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Archive for Sunday, December 29, 2002

Bush ‘most admired man’ in U.S. poll

Current, former first ladies, J. Lo top Gallup list of ‘most admired women’

December 29, 2002

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— Hillary Rodham Clinton, Laura Bush and J. Lo have something in common: Americans like them.

A Gallup poll found the nation divided in the contest for "most admired" woman. Among men, President Bush remained the clear favorite for the second year in a row.

Clinton, the former first lady who now represents New York in the Senate, and her successor in the White House, Laura Bush, topped Gallup's list of women along with talk show host Oprah Winfrey. Clinton was favored by 7 percent of those surveyed; Bush and Winfrey had 6 percent each.

Among men, the president had a commanding 28 percent for men -- well ahead of the runner-up, former president Jimmy Carter, who was in single digits.

Jennifer Lopez's new movie and album, along with heavy media coverage of her pending wedding nuptials to actor Ben Affleck, boosted her to the sixth spot with 2 percent. That put her on par with incoming Sen. Elizabeth Dole, R-N.C., and national security adviser Condoleezza Rice. Former first lady Barbara Bush and former British Prime Minister Margaret Thatcher each got 3 percent.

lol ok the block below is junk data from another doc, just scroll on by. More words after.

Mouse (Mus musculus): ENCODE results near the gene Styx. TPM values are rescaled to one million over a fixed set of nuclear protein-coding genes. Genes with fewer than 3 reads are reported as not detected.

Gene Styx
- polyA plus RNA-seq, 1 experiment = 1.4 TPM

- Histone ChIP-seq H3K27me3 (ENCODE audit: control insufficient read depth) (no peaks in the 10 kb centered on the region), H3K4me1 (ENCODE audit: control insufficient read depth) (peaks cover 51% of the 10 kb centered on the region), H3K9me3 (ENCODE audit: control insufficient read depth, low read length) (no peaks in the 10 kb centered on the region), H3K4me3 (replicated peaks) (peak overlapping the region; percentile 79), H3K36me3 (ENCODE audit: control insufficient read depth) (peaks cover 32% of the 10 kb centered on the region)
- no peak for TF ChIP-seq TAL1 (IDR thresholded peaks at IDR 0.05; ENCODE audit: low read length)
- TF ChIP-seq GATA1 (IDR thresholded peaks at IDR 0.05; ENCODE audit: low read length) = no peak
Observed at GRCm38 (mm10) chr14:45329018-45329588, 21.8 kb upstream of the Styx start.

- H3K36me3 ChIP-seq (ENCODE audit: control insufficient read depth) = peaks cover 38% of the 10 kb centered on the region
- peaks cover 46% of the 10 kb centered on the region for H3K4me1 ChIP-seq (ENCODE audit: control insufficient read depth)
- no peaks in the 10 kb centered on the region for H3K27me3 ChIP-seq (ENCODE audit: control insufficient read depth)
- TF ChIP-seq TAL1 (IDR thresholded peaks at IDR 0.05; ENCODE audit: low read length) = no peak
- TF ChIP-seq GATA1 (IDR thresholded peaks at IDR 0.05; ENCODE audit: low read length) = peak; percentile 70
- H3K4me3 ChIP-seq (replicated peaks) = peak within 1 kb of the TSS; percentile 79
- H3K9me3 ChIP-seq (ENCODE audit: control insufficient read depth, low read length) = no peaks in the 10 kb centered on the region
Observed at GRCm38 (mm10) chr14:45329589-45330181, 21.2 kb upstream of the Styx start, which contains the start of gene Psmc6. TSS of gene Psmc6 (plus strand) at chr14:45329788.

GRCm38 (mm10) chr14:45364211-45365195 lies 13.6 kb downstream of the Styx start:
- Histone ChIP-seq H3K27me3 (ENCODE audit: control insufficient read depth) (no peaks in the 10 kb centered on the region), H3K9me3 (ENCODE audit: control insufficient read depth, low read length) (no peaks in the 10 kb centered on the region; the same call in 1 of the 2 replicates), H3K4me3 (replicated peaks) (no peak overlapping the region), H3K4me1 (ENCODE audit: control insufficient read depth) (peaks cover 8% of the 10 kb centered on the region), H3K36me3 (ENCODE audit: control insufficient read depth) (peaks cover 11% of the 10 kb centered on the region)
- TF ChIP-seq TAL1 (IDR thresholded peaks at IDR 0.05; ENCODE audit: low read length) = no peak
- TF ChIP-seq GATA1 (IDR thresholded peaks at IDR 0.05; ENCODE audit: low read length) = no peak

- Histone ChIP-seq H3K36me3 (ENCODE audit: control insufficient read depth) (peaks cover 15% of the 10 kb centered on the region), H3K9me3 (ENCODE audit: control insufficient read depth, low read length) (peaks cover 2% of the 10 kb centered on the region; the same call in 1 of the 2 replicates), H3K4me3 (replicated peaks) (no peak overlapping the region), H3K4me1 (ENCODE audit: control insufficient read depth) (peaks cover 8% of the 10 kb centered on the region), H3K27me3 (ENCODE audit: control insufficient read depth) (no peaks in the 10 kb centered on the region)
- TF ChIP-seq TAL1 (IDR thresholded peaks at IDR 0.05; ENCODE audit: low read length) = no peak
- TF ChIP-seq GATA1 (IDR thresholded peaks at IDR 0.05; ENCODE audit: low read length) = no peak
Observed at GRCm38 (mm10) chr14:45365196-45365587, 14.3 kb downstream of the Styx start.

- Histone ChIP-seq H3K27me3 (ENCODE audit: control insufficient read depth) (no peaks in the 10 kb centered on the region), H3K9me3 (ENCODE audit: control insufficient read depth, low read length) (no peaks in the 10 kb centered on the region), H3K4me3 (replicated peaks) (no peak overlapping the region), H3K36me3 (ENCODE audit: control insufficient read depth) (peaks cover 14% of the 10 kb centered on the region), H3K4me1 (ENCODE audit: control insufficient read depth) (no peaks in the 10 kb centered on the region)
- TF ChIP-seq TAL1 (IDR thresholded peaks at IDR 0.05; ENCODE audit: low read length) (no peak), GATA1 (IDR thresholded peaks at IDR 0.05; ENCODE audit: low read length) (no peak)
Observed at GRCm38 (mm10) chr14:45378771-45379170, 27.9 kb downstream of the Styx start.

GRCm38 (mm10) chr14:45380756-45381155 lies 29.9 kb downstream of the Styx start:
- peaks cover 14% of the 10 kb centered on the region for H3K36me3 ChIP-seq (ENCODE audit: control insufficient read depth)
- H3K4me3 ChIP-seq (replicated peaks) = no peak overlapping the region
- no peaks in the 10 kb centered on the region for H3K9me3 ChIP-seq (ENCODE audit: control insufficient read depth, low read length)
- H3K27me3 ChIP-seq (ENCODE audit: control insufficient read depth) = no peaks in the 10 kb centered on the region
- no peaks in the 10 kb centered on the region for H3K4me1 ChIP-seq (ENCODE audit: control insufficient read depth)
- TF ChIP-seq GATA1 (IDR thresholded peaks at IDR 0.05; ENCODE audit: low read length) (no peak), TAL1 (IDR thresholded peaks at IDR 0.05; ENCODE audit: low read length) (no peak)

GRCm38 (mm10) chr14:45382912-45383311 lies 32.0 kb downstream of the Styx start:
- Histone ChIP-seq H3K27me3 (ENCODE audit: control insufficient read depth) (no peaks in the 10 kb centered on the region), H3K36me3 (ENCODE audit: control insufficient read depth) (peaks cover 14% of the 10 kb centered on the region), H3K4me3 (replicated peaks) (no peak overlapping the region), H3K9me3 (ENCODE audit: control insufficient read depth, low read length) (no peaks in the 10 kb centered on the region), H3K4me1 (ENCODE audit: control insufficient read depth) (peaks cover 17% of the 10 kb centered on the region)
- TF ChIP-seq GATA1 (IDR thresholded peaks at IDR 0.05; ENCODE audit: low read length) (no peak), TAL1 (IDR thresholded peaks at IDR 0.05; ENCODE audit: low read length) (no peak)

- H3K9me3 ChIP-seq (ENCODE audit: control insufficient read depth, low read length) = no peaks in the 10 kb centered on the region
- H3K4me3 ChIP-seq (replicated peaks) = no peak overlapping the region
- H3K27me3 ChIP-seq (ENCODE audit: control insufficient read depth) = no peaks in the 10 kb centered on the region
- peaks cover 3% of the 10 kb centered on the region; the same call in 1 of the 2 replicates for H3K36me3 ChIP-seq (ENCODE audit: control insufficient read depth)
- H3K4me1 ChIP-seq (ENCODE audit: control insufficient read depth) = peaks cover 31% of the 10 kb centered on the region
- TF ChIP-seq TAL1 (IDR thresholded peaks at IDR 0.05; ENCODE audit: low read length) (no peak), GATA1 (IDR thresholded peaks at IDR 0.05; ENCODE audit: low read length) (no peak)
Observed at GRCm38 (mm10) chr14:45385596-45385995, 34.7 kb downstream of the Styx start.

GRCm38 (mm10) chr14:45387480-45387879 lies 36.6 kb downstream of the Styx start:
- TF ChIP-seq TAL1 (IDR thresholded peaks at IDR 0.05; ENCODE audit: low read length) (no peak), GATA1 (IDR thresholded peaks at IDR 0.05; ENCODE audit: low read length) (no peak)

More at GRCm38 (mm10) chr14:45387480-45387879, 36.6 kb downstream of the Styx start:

Among younger respondents, Lopez outpolled them all with 10 percent.

Party lines had some bearing on results. Clinton pulled 15 percent among Democrats; the first lady led among Republicans, with 13 percent. They remain no match for Jacqueline Kennedy Onassis, who won 60 percent of Americans' vote in 1963 after her husband's assassination.

President Bush had earned 39 percent in the wake of last year's terrorist attacks, a record high among men since the survey began in 1948. His dip in Gallup's 2002 poll mirrors his sliding approval ratings in the past several months.

Events also pushed up Carter's standing, with the recent Nobel Peace Prize winner rising from just 1 percent in 2001. He was the favorite among Democrats polled.

Secretary of State Colin Powell, Pope John Paul II, former President Bill Clinton and the Rev. Billy Graham each earned 2 percent to 4 percent.

The telephone survey of 1,009 adults was conducted Dec. 16-17 and has a sampling error of plus or minus 3 percentage points. Respondents were asked to name the two people they admire most.

Only one man from the entertainment world, Academy Award winning actor Denzel Washington, made it into the men's top 10. He rounded out that list along with former South African President Nelson Mandela, former Vice President Al Gore and former President Reagan.

Poet Maya Angelou and former Secretary of State Madeleine Albright also made the top-10 women's list.

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